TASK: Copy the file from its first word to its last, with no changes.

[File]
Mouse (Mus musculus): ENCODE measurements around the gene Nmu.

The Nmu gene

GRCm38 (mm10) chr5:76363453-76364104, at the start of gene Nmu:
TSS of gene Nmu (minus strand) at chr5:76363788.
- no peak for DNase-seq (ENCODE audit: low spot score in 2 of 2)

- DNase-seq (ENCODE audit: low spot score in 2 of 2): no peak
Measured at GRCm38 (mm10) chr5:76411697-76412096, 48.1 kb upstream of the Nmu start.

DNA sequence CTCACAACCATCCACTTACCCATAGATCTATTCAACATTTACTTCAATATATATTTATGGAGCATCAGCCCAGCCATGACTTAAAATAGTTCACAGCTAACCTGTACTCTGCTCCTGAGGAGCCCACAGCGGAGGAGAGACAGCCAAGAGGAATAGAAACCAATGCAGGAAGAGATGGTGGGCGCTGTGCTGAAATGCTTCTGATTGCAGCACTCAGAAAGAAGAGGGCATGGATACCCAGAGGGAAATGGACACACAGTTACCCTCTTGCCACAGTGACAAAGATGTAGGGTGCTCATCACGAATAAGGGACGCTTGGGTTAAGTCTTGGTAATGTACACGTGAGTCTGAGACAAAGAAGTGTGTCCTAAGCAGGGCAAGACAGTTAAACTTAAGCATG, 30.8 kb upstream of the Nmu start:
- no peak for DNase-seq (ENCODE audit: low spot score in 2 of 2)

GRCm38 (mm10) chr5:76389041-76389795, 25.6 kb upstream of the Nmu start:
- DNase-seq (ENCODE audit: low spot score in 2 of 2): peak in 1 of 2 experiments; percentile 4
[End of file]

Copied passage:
Mouse (Mus musculus): ENCODE measurements around the gene Nmu.

The Nmu gene

GRCm38 (mm10) chr5:76363453-76364104, at the start of gene Nmu:
TSS of gene Nmu (minus strand) at chr5:76363788.
- no peak for DNase-seq (ENCODE audit: low spot score in 2 of 2)

- DNase-seq (ENCODE audit: low spot score in 2 of 2): no peak
Measured at GRCm38 (mm10) chr5:76411697-76412096, 48.1 kb upstream of the Nmu start.

DNA sequence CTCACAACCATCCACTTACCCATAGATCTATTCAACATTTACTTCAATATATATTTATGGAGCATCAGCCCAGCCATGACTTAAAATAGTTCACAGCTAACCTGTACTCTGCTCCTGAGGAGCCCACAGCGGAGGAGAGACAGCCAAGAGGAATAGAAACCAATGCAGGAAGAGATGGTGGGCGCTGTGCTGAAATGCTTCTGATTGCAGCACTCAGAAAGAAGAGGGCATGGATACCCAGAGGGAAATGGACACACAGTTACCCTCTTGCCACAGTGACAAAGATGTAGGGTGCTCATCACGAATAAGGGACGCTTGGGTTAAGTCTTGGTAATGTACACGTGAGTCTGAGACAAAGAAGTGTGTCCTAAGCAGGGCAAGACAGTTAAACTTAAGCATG, 30.8 kb upstream of the Nmu start:
- no peak for DNase-seq (ENCODE audit: low spot score in 2 of 2)

GRCm38 (mm10) chr5:76389041-76389795, 25.6 kb upstream of the Nmu start:
- DNase-seq (ENCODE audit: low spot score in 2 of 2): peak in 1 of 2 experiments; percentile 4